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6 in 10 polled think film and arts content regulation is appropriate: REACH study

 Age and parenthood emerged as two factors that determined attitudes towards current regulations in the study. Younger respondents were more likely to view current regulations as somewhat restrictive, while those who were parents were less likely to hold these views.   

SINGAPORE: Six out of 10 people feel that current film and arts content regulation is appropriate, according to a study conducted by Government feedback unit REACH.

Released on Wednesday (Aug 20), the study polled 1,500 Singapore residents aged 15 and above over the phone in the first quarter of 2014. Respondents were randomly selected and their profiles broadly mirror the national population in terms of age, gender and ethnicity. About 19 per cent polled felt the regulations were somewhat restrictive, while 7 per cent felt they were somewhat relaxed. 

To better understand the views of those who felt that the issue was relevant to them, REACH focused on two groups of respondents: those who feel that media content regulation is an important issue to them; and frequent patrons of movies and arts performances.

Of those polled, 67 per cent feel the issue of media content regulation is important, while 46 per cent watch a movie or an arts performance at least once every few months.

Attitudes towards current regulations in the study seem to vary between young people and parents: younger respondents were more likely to view current regulations as somewhat restrictive, compared to parents. Those who were most likely to view content regulations as somewhat restrictive tended to be frequent patrons of film and arts performances, had no children, and identified the regulation issue as being important to them.  

Those who felt that current content regulations were too relaxed cited the need to protect the young from inappropriate content and a largely conservative society as their rationale. Those who felt that current regulations were too restrictive, on the other hand, cited the need for content variety, and the importance of letting audiences make their own decisions as their reasons.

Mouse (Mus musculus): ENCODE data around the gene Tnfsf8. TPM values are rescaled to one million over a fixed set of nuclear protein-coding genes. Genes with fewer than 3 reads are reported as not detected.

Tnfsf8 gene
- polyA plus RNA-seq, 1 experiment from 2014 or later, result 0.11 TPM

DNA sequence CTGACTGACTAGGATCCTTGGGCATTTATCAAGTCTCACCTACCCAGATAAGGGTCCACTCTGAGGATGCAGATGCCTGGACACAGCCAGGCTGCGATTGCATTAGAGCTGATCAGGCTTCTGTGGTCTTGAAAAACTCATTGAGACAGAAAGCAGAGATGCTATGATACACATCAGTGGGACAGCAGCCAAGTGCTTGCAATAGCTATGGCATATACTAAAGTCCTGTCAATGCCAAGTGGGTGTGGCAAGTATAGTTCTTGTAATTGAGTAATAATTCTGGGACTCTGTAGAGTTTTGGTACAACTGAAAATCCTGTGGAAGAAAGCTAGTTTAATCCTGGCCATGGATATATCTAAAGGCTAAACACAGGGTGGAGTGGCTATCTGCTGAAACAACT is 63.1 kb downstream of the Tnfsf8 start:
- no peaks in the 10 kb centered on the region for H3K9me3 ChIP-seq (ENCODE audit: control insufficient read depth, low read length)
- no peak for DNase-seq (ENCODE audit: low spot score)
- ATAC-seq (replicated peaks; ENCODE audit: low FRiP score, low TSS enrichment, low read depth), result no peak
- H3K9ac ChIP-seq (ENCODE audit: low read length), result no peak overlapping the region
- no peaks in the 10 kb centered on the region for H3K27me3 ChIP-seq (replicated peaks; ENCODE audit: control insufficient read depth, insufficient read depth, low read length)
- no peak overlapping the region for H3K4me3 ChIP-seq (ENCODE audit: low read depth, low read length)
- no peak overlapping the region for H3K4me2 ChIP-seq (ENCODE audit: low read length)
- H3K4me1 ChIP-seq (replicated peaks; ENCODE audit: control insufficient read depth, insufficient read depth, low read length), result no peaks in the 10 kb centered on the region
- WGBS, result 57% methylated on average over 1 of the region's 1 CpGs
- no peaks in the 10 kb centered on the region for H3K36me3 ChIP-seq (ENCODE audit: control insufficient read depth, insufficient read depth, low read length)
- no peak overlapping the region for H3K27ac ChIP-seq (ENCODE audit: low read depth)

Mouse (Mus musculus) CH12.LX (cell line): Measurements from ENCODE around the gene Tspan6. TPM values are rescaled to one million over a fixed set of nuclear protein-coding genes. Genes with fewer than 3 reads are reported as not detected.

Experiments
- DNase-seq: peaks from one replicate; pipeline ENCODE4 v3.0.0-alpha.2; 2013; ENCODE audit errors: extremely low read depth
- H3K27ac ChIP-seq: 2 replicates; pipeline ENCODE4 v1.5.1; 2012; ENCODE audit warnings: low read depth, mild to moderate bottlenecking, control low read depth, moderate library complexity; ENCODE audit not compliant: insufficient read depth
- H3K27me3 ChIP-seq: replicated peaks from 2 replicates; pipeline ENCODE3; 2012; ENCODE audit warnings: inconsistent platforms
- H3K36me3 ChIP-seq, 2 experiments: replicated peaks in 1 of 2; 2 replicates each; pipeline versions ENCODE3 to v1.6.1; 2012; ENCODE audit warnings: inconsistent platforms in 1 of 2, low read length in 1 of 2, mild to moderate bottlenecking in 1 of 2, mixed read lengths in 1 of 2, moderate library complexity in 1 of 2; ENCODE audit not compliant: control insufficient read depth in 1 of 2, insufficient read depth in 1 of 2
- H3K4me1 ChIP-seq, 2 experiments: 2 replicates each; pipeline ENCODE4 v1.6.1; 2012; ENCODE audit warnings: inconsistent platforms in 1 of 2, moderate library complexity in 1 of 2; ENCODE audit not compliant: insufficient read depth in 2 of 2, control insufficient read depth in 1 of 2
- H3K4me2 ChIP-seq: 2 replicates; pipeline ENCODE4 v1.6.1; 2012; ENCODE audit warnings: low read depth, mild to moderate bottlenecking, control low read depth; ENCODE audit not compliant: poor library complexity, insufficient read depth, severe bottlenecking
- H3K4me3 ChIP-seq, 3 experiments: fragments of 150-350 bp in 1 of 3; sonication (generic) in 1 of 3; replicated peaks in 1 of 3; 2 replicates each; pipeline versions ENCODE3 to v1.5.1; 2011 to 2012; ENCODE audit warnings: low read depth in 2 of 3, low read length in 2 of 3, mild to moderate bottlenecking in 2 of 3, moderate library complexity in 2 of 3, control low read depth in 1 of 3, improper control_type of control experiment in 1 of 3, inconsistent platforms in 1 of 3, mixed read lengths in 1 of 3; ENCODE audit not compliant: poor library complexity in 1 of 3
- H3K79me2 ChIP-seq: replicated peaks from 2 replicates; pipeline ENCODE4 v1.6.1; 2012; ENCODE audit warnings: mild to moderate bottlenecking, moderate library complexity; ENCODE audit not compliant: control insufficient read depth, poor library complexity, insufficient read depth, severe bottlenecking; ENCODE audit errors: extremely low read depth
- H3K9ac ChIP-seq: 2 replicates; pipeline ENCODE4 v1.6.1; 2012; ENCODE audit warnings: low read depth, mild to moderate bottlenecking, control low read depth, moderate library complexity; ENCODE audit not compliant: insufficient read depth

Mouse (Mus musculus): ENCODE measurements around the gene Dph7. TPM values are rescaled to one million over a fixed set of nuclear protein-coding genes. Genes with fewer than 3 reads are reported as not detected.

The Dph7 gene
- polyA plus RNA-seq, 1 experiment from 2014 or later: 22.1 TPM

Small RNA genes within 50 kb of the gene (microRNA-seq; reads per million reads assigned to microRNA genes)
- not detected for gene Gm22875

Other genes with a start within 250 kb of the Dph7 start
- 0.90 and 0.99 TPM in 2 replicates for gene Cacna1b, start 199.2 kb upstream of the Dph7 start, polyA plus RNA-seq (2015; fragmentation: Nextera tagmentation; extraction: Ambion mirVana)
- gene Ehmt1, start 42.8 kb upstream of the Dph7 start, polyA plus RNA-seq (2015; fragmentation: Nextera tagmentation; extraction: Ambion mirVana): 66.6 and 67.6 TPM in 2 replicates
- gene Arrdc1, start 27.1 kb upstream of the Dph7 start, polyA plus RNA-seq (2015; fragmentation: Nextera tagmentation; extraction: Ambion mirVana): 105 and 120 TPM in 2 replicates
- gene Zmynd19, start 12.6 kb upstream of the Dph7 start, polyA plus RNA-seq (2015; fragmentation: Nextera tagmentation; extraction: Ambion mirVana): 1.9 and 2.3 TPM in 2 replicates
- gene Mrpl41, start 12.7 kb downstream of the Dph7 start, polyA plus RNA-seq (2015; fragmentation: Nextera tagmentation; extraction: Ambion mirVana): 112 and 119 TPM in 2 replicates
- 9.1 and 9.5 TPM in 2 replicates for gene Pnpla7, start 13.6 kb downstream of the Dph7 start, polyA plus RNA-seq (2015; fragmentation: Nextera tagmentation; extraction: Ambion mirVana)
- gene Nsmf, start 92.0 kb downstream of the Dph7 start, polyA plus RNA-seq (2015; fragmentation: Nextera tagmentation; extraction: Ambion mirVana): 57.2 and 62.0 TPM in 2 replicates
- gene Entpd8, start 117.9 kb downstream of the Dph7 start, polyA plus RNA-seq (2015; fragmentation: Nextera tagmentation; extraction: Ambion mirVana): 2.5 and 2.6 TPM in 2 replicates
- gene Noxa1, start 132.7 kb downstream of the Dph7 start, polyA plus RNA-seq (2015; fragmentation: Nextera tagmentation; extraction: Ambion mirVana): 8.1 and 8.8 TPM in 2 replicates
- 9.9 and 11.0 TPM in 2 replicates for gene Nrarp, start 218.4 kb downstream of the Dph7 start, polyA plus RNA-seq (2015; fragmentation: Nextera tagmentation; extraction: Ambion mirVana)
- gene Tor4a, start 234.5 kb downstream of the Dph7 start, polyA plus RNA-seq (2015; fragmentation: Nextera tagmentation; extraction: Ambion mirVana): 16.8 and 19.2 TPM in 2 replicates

Some arts practitioners say the results may not be reflective of attitudes of arts-lovers, as more than half of those polled are not frequent patrons.

Theatre company Pangdemonium! would have like to see more of such patrons polled, so that arts-lovers can have a greater say. "It's a shame that more regular patrons of movies and arts performances were not polled. This could result in the non arts-goers having a say over what arts lovers can watch," said artistic director Tracie Pang. 

Those that run contemporary arts venue The Substation also hope to see more consultation with the arts community when it comes to regulations. Said General Manager Emily Hoe: "For us, the mainstream isn't really the space we're looking at and focusing on. We're looking at the outside, at the edges, and we've been at the forefront of that. For us, it's more a question whether it will make any changes to those peripheries and really how the regulations will take into account that diversity of the types of works that will be presented in Singapore."

Ms Hoe also urged for a more "consultative and more transparent process in terms of how the criteria formed and really bringing a diverse groups of arts organisations to give their feedback on how those processes should be carried out".


As values and norms change with time, the challenge ahead will be to "gradually calibrate" the regulations in a way that the majority of society finds balanced, said REACH. Findings from the study will be shared with the relevant Government agencies to help them shape their policies. 

The Media Development Authority (MDA) said it was heartened that six in 10 people find the current content regulations balanced. It added that the REACH findings are a useful resource that it will study carefully, as part of its continuing efforts to understand public sentiments towards film and arts content regulation.